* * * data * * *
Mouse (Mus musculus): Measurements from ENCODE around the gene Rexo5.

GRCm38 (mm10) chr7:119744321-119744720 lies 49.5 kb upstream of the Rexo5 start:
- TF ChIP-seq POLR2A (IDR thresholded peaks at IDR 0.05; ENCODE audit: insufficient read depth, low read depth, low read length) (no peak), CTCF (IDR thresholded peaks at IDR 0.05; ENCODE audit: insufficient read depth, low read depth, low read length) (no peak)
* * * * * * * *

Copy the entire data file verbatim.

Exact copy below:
Mouse (Mus musculus): Measurements from ENCODE around the gene Rexo5.

GRCm38 (mm10) chr7:119744321-119744720 lies 49.5 kb upstream of the Rexo5 start:
- TF ChIP-seq POLR2A (IDR thresholded peaks at IDR 0.05; ENCODE audit: insufficient read depth, low read depth, low read length) (no peak), CTCF (IDR thresholded peaks at IDR 0.05; ENCODE audit: insufficient read depth, low read depth, low read length) (no peak)